Cape Town has been coined the startup capital of the continent, the most connected city, and the silicon Cape of Africa (Genome, 2017, cited in Pollio, 2020). In recent years, and in part due to the COVID-19 pandemic, more and more startups have become interested in last-mile delivery and on-demand services. Increasingly, there has been an interest in delivery technologies, their accompanying business models, and the use of motorcycles and riders to complete these tasks.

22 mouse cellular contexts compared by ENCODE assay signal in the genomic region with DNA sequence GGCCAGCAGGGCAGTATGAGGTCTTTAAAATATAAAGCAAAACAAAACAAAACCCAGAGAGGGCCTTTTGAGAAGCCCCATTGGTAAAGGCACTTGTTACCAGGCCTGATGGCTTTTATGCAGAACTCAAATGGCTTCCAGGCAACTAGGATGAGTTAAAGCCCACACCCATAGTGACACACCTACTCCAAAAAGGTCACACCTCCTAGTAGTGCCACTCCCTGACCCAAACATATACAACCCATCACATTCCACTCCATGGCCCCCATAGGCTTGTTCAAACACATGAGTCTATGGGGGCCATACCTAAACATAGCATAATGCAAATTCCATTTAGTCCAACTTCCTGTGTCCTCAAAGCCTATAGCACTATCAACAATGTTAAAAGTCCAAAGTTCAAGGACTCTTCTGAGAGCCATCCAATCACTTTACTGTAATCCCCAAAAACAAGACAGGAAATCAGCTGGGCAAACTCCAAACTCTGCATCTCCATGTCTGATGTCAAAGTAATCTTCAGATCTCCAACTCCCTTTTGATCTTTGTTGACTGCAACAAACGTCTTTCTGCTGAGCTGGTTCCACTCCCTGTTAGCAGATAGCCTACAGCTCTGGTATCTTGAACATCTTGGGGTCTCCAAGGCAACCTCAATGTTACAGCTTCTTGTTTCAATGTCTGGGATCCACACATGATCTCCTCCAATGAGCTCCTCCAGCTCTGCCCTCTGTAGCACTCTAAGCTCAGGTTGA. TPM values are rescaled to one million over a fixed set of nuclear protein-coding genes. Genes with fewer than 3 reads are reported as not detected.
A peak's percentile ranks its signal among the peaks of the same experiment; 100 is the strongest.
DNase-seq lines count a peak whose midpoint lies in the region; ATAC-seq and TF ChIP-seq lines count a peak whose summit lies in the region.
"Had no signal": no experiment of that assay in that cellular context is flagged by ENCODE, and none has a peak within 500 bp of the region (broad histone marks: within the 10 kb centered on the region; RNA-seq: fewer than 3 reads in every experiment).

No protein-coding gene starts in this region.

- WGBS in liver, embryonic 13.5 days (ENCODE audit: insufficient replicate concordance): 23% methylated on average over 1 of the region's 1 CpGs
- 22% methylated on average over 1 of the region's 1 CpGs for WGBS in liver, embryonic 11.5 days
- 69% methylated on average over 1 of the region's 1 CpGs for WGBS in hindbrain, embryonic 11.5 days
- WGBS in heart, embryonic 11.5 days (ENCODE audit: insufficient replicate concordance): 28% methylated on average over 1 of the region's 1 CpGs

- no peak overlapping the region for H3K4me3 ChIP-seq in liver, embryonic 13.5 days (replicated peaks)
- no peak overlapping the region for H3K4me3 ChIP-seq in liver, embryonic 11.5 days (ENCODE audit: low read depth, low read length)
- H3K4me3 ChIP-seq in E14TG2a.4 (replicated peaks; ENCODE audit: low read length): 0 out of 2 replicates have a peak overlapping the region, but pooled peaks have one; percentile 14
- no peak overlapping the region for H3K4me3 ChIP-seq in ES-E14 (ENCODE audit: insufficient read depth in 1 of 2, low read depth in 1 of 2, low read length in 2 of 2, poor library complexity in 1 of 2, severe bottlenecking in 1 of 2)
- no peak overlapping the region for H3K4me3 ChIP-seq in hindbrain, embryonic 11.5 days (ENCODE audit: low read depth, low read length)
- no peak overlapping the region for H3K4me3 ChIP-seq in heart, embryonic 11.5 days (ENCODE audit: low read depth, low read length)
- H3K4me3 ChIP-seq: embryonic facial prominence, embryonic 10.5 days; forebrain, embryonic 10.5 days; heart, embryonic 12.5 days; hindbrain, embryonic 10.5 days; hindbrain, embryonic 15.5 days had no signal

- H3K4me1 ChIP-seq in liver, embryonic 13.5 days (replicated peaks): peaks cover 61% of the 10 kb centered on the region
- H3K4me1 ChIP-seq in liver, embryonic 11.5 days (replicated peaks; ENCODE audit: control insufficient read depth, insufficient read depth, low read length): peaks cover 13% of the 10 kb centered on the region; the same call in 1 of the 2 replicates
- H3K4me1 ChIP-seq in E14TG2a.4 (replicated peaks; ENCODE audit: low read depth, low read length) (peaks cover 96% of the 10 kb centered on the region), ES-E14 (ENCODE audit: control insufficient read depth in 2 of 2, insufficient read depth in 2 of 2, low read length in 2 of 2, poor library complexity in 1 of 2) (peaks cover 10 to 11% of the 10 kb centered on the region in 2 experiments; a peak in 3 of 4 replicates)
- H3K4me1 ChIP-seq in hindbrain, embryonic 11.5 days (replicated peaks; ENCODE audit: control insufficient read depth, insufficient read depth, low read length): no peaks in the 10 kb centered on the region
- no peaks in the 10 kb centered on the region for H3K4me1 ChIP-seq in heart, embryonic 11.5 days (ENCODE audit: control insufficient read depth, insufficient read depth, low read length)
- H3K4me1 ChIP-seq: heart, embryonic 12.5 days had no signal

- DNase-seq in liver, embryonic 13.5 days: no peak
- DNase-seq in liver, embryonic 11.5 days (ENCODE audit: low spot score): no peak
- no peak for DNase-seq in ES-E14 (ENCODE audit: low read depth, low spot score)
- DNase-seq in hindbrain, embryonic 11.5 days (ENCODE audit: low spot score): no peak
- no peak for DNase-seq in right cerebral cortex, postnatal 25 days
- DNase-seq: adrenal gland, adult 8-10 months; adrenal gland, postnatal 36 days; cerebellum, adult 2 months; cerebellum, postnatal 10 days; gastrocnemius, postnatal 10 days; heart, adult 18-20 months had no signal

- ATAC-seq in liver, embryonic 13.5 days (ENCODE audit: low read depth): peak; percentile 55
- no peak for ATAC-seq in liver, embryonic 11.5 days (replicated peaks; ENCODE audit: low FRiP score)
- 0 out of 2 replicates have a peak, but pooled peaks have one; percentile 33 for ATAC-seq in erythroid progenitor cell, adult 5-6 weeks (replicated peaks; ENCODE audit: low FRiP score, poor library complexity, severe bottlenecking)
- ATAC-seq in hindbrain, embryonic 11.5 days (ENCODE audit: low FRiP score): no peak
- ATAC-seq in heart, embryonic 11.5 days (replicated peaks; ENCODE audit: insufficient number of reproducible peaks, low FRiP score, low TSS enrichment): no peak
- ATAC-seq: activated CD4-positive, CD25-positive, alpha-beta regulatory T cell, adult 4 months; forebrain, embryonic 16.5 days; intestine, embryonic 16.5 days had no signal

This report complements research conducted on platform-enabled two-wheel logistics entitled Platform Politics and Silicon Savannahs: The rise of on-demand logistics and mobility in Nairobi and Kigali (Sitas et al, 2022). In the same way, this report, shares valuable insights on how the use of motorcycles reconfigures urban mobility, governance and economies due to the introduction of platform-based systems and the rise in platformisation of on-demand logistics. It is important to note that, unlike Nairobi and Kigali, in Cape Town motorcycles are not used for commuter movement but entirely for food delivery, grocery delivery, and courier services. Another important insight is that Cape Town has not had the kind of explosive transition to motorcycles as have Nairobi and Kigali. Nonetheless, due to the proliferation of on-demand logistics and last-mile delivery platforms across African cities, and certainly in Cape Town, more and more motorcycles can be seen on the city streets than ever before.